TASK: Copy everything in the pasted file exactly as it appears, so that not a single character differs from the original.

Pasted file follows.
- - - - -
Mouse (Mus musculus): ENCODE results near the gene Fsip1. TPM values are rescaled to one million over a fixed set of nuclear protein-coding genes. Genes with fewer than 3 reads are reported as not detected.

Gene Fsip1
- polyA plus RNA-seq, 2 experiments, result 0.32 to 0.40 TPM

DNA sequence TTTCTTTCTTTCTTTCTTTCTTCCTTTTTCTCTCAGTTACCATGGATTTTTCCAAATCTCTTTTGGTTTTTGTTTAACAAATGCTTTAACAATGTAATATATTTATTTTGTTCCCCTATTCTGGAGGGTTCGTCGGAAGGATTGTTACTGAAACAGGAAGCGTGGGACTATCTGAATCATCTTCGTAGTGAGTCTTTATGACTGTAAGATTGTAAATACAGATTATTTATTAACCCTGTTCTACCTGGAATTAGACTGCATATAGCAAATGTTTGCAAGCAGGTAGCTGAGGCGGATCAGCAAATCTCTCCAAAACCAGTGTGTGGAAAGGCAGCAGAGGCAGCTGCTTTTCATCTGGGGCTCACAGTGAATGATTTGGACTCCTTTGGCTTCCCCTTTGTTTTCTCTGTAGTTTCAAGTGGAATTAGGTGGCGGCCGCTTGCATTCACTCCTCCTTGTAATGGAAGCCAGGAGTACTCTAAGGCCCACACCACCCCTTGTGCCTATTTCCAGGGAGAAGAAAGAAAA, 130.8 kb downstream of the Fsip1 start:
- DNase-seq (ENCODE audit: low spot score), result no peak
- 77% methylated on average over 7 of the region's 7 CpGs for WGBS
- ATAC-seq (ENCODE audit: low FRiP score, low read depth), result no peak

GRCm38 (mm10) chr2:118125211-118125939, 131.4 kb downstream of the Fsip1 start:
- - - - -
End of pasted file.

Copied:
Mouse (Mus musculus): ENCODE results near the gene Fsip1. TPM values are rescaled to one million over a fixed set of nuclear protein-coding genes. Genes with fewer than 3 reads are reported as not detected.

Gene Fsip1
- polyA plus RNA-seq, 2 experiments, result 0.32 to 0.40 TPM

DNA sequence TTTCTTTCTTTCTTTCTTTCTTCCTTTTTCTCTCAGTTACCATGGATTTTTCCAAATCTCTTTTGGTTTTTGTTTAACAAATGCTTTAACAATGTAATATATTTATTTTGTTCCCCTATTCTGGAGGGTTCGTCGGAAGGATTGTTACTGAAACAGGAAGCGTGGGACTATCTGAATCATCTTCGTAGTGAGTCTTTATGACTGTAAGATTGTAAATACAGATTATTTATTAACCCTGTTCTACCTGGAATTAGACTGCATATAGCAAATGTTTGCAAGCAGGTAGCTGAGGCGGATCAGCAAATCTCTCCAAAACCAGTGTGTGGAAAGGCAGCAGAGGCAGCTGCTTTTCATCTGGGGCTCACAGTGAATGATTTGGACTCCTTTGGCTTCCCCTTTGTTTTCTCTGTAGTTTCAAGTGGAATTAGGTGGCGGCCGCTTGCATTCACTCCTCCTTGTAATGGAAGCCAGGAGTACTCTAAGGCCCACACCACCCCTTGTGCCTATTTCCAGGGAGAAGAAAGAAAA, 130.8 kb downstream of the Fsip1 start:
- DNase-seq (ENCODE audit: low spot score), result no peak
- 77% methylated on average over 7 of the region's 7 CpGs for WGBS
- ATAC-seq (ENCODE audit: low FRiP score, low read depth), result no peak

GRCm38 (mm10) chr2:118125211-118125939, 131.4 kb downstream of the Fsip1 start: